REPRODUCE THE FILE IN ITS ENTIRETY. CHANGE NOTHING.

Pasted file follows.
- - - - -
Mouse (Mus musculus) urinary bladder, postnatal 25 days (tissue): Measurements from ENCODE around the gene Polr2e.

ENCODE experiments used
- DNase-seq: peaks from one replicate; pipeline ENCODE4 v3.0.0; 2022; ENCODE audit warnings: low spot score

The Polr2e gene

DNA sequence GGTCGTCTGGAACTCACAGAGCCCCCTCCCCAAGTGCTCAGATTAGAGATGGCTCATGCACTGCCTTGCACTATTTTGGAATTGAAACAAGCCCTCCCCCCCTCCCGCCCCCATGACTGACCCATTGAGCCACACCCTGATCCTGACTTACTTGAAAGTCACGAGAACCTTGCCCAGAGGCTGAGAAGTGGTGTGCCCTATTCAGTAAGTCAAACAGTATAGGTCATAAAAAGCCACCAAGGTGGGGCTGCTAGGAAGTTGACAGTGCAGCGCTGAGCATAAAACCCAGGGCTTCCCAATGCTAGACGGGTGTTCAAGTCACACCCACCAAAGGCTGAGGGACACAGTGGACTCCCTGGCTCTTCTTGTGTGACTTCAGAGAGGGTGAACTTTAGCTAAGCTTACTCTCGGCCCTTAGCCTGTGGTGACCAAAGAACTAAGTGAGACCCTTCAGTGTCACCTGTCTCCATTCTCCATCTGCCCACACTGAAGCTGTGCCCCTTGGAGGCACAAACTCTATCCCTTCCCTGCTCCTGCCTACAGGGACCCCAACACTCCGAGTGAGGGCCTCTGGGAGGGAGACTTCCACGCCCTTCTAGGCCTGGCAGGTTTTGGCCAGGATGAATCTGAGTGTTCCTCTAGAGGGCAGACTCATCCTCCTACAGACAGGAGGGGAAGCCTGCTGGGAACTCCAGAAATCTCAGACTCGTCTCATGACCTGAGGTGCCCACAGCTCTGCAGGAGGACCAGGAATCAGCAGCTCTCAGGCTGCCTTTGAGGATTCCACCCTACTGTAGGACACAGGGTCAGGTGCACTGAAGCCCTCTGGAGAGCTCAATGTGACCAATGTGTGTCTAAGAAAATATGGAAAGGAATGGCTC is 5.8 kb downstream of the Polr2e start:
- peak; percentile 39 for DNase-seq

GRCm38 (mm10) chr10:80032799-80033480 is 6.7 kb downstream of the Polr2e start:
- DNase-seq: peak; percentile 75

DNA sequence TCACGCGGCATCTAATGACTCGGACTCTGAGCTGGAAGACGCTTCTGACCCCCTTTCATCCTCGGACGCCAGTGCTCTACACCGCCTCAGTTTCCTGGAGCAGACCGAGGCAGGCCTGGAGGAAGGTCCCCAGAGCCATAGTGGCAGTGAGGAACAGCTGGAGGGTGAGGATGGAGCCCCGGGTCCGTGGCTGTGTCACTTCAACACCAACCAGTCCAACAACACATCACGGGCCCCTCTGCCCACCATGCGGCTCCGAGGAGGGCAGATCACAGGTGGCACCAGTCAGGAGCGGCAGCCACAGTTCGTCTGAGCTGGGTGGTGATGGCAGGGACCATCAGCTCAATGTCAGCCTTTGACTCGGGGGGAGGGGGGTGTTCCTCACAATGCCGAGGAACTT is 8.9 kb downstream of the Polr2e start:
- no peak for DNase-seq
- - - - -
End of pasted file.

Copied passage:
Mouse (Mus musculus) urinary bladder, postnatal 25 days (tissue): Measurements from ENCODE around the gene Polr2e.

ENCODE experiments used
- DNase-seq: peaks from one replicate; pipeline ENCODE4 v3.0.0; 2022; ENCODE audit warnings: low spot score

The Polr2e gene

DNA sequence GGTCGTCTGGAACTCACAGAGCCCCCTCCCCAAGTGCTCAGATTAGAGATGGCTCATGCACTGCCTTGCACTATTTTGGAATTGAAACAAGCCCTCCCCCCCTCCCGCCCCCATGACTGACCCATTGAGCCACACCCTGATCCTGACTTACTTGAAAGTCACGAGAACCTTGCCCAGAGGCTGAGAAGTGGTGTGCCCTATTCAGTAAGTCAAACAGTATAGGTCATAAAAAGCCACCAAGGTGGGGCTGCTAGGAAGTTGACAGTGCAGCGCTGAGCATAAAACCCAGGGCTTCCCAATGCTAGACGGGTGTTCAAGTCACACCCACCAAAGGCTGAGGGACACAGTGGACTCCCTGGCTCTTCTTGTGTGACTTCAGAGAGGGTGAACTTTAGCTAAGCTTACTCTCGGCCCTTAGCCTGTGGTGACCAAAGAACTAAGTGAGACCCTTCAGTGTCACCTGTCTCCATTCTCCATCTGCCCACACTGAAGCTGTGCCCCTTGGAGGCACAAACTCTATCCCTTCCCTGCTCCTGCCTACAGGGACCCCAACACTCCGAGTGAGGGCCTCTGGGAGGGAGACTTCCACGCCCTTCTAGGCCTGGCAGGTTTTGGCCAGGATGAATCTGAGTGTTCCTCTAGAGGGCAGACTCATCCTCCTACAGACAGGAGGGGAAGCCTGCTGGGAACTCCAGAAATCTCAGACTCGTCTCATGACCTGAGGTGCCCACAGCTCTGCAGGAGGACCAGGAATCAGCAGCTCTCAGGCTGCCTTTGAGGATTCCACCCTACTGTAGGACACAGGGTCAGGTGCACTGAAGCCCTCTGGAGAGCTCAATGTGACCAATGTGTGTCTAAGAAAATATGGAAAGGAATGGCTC is 5.8 kb downstream of the Polr2e start:
- peak; percentile 39 for DNase-seq

GRCm38 (mm10) chr10:80032799-80033480 is 6.7 kb downstream of the Polr2e start:
- DNase-seq: peak; percentile 75

DNA sequence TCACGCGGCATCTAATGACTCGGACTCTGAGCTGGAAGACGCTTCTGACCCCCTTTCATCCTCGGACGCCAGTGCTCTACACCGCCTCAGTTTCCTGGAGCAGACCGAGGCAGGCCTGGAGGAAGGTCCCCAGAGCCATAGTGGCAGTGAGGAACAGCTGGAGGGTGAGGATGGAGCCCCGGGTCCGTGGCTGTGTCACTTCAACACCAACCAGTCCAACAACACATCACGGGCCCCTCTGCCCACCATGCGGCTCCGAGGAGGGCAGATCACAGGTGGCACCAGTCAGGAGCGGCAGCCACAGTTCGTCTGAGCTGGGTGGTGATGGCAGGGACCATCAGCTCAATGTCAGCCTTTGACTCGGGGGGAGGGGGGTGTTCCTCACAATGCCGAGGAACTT is 8.9 kb downstream of the Polr2e start:
- no peak for DNase-seq